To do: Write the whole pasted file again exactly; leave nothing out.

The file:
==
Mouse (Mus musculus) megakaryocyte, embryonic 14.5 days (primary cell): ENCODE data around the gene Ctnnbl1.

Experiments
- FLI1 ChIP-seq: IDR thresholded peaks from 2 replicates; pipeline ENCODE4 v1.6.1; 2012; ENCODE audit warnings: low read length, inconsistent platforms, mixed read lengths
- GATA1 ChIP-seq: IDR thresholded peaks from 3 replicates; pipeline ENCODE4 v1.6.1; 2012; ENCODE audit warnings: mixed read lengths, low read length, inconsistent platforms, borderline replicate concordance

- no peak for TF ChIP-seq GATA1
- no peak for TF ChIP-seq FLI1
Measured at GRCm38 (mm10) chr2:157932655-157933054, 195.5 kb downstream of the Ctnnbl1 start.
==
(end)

Mouse (Mus musculus) megakaryocyte, embryonic 14.5 days (primary cell): ENCODE data around the gene Ctnnbl1.

Experiments
- FLI1 ChIP-seq: IDR thresholded peaks from 2 replicates; pipeline ENCODE4 v1.6.1; 2012; ENCODE audit warnings: low read length, inconsistent platforms, mixed read lengths
- GATA1 ChIP-seq: IDR thresholded peaks from 3 replicates; pipeline ENCODE4 v1.6.1; 2012; ENCODE audit warnings: mixed read lengths, low read length, inconsistent platforms, borderline replicate concordance

- no peak for TF ChIP-seq GATA1
- no peak for TF ChIP-seq FLI1
Measured at GRCm38 (mm10) chr2:157932655-157933054, 195.5 kb downstream of the Ctnnbl1 start.